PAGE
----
Where did it all go so wrong?
Recently I bought two books that I was sure had promise. One was a time travel story that promised alternate histories and at Quantum Leap approach to making things right. The other was a detective story with a potentially supernatural twist. Both of those set-ups are like candy to me. Unfortunately, both of these comics left me with a bad taste in my mouth.
|So much potential…squandered|
Ripped (Arcana Studios, $14.95) tells the story of Adam Fitzpatrick, a lazy slacker in his early 20’s who has not figured out how to be successful in any aspect of his life. While having lunch with his friends in the mall, Adam is “ripped” from the present by a mysterious man named Chen who seems very familiar with Adam’s life. Together they travel back in time to stop a mysterious woman who is disrupting the time stream.
While it is an excellent premise, the execution is terrible on every level. Jay Busbee (writer/co-creator) and Jason Flowers (artist/co-creator), who don’t even rate getting their names on the cover (front or back), create a train wreck that I kept hoping would improve. Unfortunately it just got worse with every page.
Time travel stories are difficult. They require strong attention to detail and an internal logic that is coherent and reasonable to the reader. However, throughout Ripped, the time stream is constantly being altered, yet there are no downstream effects. It makes it impossible for the reader to feel like there are any real consequences in the book. Why bother trying to head off the antagonist when, no matter what she does, the future looks the same? What could have been a fun romp through an ever-shifting time stream, or an intense thriller across alternate realities, is instead a bore of a book that never engages or satisfies.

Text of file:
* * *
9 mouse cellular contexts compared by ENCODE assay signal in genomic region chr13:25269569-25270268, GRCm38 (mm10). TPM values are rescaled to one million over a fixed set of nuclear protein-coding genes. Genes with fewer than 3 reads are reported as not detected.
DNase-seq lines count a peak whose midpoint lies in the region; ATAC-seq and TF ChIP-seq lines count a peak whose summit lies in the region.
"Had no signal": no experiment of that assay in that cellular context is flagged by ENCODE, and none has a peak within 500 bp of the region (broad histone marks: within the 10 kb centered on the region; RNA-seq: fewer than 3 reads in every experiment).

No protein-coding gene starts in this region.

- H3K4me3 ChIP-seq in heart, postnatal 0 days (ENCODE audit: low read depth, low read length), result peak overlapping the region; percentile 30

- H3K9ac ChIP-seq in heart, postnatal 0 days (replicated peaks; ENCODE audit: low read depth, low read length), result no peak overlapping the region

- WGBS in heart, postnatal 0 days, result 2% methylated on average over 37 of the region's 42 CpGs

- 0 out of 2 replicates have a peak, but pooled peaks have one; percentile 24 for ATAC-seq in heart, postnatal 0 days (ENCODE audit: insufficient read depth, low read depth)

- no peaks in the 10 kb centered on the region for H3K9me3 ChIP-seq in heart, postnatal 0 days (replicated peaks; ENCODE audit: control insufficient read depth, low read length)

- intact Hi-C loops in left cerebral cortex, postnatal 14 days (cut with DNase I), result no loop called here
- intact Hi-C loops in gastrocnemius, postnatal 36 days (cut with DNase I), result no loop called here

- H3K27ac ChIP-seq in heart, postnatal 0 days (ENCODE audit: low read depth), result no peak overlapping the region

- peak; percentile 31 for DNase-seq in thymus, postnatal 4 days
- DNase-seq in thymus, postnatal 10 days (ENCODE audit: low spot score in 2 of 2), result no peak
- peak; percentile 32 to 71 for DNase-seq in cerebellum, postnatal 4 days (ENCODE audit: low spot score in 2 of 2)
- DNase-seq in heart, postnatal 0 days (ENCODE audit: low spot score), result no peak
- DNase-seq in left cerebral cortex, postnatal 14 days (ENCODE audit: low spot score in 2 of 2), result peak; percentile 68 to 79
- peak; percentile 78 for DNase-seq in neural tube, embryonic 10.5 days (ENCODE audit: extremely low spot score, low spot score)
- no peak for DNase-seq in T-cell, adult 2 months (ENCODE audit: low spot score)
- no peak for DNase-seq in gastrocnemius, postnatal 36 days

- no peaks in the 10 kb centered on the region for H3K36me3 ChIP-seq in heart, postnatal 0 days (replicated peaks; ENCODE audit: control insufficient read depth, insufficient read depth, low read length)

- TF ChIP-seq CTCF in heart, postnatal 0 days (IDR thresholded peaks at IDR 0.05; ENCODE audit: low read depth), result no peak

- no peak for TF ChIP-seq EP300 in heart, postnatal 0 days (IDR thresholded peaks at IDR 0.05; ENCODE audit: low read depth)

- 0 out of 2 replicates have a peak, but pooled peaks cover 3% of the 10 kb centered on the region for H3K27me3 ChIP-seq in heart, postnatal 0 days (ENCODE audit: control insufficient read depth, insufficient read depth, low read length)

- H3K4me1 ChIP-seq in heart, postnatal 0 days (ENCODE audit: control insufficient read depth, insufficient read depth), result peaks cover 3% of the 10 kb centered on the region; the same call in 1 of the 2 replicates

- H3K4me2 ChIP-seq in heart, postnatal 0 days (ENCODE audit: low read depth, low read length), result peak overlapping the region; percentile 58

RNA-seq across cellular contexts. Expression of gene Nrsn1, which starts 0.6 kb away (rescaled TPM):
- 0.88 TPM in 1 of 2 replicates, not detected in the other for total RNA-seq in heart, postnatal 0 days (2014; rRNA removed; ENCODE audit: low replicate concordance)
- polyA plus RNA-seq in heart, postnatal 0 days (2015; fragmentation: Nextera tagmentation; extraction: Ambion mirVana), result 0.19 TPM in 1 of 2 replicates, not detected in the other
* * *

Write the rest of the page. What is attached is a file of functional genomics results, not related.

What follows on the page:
If possible, the art is even worse than the writing. From panel to panel, there is no consistency in faces or bodies. When we see Helen of Troy for the first time, she is presented as a striking beauty. However, on the next two pages, her facial features shift in every panel. Were it not for the color scheme and the fact that she is the only female in the scene, there would be no way that those faces could be believed as belonging to the same woman. In addition, her body goes from shapely to anorexic to frumpy in the same two pages.
It is not just the female form that vexes Flowers. All the characters seem stiff and flat. There is no sense of movement in any of his figures. There is no body language or expression in the bodies. And, given that the facial features are not rendered well, it is often times difficult to tell if the characters are as bored as I was. If I had to guess, I would say they were.
Shuddertown (Image Shadowline, $19.99) is, according to the back cover, “One of the year’s most critically acclaimed and talked-about crime stories…” With praise like that, I had to give it a shot. This year has seen some notable crime stories (Stumptown, and Criminal come to mind), so if this was in their league, I should have be pleased. Unfortunately this was not even close.
Writer Nick Spencer and artist Adam Geen (who do manage to get their names on the cover) put together a book that is so confusing and jarring that Columbo himself would have difficulties making heads or tails of it. From clunky writing, disjointed storytelling, and ridiculously rendered photoshop “art”, nothing about Shuddertown works.
Shuddertown centers around “troubled homicide detective Isaac Hernandez,” a pill-popping detective who seems to straddle the line between right and wrong. He is working on a string of murders who appear to have been perpetrated by people who are already dead themselves. This could have been a great set-up and could have worked brilliantly if Spencer and Geen were able to craft a suitable mystery to go along with it. Unfortunately, there was more smoke and mirrors than real mystery.